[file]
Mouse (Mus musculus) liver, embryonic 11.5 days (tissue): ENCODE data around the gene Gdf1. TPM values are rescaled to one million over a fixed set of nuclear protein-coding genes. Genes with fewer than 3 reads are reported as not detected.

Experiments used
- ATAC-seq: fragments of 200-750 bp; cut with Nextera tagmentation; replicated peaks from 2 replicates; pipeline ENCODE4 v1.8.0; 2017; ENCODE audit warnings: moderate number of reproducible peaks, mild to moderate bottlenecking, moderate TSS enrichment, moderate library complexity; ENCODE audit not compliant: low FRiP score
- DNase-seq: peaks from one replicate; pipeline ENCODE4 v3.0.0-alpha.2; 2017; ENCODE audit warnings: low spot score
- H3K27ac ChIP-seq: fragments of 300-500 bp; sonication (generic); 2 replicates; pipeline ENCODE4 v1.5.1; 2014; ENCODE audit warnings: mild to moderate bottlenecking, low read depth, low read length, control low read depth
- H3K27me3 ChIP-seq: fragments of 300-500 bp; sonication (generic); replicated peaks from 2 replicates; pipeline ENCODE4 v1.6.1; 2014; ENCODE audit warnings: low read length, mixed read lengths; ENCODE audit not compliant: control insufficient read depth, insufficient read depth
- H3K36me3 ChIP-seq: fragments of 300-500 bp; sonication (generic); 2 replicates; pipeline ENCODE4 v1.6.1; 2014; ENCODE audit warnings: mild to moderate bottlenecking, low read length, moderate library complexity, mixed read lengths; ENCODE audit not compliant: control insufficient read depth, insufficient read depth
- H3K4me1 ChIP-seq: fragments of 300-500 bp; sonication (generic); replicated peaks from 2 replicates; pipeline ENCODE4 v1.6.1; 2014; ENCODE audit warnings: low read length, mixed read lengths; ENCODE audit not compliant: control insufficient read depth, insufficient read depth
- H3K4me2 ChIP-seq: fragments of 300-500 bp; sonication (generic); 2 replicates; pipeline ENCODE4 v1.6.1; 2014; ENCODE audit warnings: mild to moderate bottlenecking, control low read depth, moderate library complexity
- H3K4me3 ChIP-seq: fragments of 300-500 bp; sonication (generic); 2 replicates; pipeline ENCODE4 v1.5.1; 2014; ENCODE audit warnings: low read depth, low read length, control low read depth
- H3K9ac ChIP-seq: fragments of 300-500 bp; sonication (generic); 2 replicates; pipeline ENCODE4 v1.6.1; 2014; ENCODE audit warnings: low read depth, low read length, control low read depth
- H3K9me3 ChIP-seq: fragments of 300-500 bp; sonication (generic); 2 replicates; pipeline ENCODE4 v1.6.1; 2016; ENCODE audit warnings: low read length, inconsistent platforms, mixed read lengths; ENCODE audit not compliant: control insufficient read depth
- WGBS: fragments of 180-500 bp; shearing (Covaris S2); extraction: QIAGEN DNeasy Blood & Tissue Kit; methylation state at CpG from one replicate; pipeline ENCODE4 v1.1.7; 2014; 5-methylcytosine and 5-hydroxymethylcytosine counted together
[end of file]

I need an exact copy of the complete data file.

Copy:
Mouse (Mus musculus) liver, embryonic 11.5 days (tissue): ENCODE data around the gene Gdf1. TPM values are rescaled to one million over a fixed set of nuclear protein-coding genes. Genes with fewer than 3 reads are reported as not detected.

Experiments used
- ATAC-seq: fragments of 200-750 bp; cut with Nextera tagmentation; replicated peaks from 2 replicates; pipeline ENCODE4 v1.8.0; 2017; ENCODE audit warnings: moderate number of reproducible peaks, mild to moderate bottlenecking, moderate TSS enrichment, moderate library complexity; ENCODE audit not compliant: low FRiP score
- DNase-seq: peaks from one replicate; pipeline ENCODE4 v3.0.0-alpha.2; 2017; ENCODE audit warnings: low spot score
- H3K27ac ChIP-seq: fragments of 300-500 bp; sonication (generic); 2 replicates; pipeline ENCODE4 v1.5.1; 2014; ENCODE audit warnings: mild to moderate bottlenecking, low read depth, low read length, control low read depth
- H3K27me3 ChIP-seq: fragments of 300-500 bp; sonication (generic); replicated peaks from 2 replicates; pipeline ENCODE4 v1.6.1; 2014; ENCODE audit warnings: low read length, mixed read lengths; ENCODE audit not compliant: control insufficient read depth, insufficient read depth
- H3K36me3 ChIP-seq: fragments of 300-500 bp; sonication (generic); 2 replicates; pipeline ENCODE4 v1.6.1; 2014; ENCODE audit warnings: mild to moderate bottlenecking, low read length, moderate library complexity, mixed read lengths; ENCODE audit not compliant: control insufficient read depth, insufficient read depth
- H3K4me1 ChIP-seq: fragments of 300-500 bp; sonication (generic); replicated peaks from 2 replicates; pipeline ENCODE4 v1.6.1; 2014; ENCODE audit warnings: low read length, mixed read lengths; ENCODE audit not compliant: control insufficient read depth, insufficient read depth
- H3K4me2 ChIP-seq: fragments of 300-500 bp; sonication (generic); 2 replicates; pipeline ENCODE4 v1.6.1; 2014; ENCODE audit warnings: mild to moderate bottlenecking, control low read depth, moderate library complexity
- H3K4me3 ChIP-seq: fragments of 300-500 bp; sonication (generic); 2 replicates; pipeline ENCODE4 v1.5.1; 2014; ENCODE audit warnings: low read depth, low read length, control low read depth
- H3K9ac ChIP-seq: fragments of 300-500 bp; sonication (generic); 2 replicates; pipeline ENCODE4 v1.6.1; 2014; ENCODE audit warnings: low read depth, low read length, control low read depth
- H3K9me3 ChIP-seq: fragments of 300-500 bp; sonication (generic); 2 replicates; pipeline ENCODE4 v1.6.1; 2016; ENCODE audit warnings: low read length, inconsistent platforms, mixed read lengths; ENCODE audit not compliant: control insufficient read depth
- WGBS: fragments of 180-500 bp; shearing (Covaris S2); extraction: QIAGEN DNeasy Blood & Tissue Kit; methylation state at CpG from one replicate; pipeline ENCODE4 v1.1.7; 2014; 5-methylcytosine and 5-hydroxymethylcytosine counted together